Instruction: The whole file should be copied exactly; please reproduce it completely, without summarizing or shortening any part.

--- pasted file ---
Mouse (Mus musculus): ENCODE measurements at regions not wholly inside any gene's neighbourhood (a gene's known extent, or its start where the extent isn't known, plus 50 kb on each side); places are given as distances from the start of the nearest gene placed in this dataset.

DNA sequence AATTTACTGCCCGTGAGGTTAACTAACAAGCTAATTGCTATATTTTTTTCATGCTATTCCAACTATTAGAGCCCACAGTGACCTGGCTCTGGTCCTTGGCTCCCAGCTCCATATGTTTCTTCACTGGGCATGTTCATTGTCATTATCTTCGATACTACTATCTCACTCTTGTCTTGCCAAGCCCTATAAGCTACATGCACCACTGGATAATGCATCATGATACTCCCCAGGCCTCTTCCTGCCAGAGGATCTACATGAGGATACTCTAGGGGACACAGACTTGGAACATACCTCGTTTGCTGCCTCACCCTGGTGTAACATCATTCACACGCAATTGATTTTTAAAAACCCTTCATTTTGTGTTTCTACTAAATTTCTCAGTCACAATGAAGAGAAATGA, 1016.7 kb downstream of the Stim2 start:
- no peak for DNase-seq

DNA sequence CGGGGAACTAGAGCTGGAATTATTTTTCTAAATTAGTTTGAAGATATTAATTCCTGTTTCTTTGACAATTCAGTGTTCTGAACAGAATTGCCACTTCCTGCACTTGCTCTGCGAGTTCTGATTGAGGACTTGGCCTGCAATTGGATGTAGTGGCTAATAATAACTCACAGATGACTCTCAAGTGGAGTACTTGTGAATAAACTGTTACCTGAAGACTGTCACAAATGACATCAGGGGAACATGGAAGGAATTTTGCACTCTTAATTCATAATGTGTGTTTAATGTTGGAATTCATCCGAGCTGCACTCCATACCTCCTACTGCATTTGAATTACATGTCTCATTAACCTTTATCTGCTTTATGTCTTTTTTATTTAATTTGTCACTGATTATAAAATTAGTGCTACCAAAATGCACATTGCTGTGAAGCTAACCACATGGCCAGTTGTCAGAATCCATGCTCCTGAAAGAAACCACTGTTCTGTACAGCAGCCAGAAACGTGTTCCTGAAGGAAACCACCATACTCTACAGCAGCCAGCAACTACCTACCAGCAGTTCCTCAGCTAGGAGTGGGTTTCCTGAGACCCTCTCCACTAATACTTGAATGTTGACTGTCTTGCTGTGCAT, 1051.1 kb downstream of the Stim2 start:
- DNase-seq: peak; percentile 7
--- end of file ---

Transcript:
Mouse (Mus musculus): ENCODE measurements at regions not wholly inside any gene's neighbourhood (a gene's known extent, or its start where the extent isn't known, plus 50 kb on each side); places are given as distances from the start of the nearest gene placed in this dataset.

DNA sequence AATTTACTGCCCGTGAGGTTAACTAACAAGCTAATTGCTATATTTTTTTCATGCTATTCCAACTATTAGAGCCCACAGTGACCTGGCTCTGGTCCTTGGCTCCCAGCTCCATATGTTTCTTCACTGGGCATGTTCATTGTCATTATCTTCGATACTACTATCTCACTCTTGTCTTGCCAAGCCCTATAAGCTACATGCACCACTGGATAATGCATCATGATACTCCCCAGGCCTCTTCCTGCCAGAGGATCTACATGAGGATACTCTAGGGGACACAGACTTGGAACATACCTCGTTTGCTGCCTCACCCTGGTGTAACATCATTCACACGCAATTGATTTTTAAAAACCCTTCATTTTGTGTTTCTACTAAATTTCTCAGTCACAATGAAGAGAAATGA, 1016.7 kb downstream of the Stim2 start:
- no peak for DNase-seq

DNA sequence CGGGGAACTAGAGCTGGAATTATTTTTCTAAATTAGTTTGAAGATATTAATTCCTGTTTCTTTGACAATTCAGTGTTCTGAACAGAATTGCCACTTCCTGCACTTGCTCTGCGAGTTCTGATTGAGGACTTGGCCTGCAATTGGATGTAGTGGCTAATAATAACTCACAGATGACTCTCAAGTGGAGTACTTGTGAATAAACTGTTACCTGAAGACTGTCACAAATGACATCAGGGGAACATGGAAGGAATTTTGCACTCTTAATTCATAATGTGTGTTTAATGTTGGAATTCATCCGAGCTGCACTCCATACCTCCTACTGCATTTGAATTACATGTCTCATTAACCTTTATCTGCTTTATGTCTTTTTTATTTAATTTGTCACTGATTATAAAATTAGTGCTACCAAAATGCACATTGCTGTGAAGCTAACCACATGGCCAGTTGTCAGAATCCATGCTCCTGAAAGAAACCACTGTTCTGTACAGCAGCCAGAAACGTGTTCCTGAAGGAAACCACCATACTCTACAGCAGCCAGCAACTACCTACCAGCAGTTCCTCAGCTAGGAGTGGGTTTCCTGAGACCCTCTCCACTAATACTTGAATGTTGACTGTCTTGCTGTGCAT, 1051.1 kb downstream of the Stim2 start:
- DNase-seq: peak; percentile 7